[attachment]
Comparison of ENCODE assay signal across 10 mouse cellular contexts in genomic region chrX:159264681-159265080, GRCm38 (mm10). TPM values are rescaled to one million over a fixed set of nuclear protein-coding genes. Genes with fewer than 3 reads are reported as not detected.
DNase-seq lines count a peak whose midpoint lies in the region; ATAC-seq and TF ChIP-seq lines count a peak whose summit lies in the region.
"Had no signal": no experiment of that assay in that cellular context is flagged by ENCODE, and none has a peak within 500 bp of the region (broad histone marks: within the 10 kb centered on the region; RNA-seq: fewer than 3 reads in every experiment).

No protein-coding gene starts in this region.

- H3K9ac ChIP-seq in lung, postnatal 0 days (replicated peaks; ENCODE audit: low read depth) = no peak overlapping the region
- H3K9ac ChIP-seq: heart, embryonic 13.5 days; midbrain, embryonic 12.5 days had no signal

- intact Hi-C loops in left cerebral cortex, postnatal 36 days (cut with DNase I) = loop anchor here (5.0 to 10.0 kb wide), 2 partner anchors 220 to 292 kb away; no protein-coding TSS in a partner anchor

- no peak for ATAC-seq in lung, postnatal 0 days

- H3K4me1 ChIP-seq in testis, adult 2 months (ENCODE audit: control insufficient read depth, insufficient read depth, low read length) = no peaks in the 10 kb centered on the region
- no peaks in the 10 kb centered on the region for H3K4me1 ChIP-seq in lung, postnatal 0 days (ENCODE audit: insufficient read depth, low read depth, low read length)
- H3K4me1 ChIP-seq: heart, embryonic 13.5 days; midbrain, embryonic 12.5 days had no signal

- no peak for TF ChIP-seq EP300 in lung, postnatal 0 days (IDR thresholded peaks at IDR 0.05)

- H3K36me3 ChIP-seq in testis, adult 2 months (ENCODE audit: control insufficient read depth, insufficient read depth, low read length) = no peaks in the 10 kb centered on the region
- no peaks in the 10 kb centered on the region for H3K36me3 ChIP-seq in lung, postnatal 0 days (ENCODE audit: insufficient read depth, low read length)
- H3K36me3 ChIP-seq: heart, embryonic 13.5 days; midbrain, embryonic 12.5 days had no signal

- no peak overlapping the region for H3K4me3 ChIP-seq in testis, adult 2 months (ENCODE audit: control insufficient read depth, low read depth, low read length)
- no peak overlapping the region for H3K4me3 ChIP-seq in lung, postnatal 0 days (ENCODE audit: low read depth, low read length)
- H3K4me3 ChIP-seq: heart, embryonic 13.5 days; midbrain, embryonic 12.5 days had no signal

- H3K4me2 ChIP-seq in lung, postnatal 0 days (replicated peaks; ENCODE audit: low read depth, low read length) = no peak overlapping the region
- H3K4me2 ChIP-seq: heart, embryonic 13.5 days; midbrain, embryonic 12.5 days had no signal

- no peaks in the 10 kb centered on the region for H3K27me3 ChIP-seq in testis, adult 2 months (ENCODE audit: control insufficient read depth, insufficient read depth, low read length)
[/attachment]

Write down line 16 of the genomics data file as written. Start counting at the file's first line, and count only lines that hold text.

- no peak overlapping the region for H3K4me3 ChIP-seq in testis, adult 2 months (ENCODE audit: control insufficient read depth, low read depth, low read length)